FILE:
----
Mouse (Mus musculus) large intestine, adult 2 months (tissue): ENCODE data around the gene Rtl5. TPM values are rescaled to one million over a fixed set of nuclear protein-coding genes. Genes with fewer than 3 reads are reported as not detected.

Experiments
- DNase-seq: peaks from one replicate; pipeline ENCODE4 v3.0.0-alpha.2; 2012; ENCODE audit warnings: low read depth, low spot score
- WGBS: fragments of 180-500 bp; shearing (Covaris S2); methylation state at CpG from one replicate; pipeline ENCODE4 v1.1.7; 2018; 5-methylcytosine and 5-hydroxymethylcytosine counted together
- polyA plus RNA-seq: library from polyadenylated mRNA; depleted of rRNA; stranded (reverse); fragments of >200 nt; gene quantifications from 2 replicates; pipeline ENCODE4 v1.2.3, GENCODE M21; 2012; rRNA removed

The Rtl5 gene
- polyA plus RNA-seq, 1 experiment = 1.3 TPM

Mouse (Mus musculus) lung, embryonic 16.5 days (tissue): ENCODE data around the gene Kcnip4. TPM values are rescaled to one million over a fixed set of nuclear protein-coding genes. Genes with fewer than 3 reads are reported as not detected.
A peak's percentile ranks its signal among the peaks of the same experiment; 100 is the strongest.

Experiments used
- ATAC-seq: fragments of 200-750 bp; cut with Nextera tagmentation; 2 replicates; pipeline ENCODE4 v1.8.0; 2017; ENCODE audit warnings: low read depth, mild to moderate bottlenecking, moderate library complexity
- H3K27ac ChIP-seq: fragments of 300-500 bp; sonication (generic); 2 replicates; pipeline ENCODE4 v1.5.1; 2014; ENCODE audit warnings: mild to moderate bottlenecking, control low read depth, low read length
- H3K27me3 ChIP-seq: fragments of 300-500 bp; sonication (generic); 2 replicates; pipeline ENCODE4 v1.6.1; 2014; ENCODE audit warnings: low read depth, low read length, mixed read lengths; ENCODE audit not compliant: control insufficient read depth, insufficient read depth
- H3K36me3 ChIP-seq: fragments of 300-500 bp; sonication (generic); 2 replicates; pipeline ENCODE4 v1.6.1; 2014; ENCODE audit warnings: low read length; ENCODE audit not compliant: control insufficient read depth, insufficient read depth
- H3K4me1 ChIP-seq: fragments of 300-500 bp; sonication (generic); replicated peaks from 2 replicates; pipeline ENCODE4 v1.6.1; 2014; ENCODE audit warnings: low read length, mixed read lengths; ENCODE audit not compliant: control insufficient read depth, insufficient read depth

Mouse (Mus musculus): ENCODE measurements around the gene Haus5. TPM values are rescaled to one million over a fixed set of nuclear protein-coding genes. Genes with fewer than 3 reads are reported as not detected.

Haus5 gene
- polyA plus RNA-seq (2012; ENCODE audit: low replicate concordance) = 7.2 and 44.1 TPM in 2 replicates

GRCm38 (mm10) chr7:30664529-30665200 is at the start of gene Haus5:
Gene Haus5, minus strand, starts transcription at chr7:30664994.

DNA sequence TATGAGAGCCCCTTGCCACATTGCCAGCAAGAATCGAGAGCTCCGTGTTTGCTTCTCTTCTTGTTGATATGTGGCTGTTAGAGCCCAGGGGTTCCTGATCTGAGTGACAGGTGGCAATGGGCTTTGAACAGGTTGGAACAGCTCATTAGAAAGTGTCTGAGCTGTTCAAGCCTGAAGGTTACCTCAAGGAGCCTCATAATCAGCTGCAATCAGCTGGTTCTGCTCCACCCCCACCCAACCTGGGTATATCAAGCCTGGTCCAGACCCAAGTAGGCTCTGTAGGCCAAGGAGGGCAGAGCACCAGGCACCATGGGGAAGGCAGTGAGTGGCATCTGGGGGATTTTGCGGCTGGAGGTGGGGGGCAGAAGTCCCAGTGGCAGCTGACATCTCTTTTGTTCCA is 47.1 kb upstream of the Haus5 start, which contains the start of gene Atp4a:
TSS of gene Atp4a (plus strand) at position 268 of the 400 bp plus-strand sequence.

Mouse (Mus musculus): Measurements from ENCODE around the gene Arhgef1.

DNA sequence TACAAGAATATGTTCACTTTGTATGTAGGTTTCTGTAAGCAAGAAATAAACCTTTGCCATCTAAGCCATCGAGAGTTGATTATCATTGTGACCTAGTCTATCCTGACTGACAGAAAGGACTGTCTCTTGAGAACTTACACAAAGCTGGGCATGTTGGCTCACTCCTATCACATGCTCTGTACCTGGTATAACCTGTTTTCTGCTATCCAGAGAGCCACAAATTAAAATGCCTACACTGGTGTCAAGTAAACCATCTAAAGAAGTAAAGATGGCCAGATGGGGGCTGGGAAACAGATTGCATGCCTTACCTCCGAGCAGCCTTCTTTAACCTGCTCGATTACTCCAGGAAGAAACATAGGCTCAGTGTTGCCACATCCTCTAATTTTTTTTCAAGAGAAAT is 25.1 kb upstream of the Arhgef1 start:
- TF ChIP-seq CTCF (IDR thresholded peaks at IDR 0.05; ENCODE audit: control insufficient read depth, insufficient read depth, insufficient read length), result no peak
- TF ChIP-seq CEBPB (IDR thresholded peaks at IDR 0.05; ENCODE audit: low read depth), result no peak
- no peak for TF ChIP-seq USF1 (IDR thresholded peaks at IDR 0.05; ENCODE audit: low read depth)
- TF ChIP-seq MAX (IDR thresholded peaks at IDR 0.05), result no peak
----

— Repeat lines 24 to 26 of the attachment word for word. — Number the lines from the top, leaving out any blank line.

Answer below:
DNA sequence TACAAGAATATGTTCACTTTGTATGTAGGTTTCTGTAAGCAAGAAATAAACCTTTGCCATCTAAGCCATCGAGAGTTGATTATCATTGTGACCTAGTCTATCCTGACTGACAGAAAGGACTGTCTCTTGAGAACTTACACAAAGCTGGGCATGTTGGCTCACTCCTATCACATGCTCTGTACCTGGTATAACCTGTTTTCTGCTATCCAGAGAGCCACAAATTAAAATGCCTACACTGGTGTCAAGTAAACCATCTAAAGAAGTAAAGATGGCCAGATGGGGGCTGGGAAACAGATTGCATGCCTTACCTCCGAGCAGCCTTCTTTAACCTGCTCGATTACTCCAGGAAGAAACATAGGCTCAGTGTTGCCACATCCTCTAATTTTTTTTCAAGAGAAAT is 25.1 kb upstream of the Arhgef1 start:
- TF ChIP-seq CTCF (IDR thresholded peaks at IDR 0.05; ENCODE audit: control insufficient read depth, insufficient read depth, insufficient read length), result no peak
- TF ChIP-seq CEBPB (IDR thresholded peaks at IDR 0.05; ENCODE audit: low read depth), result no peak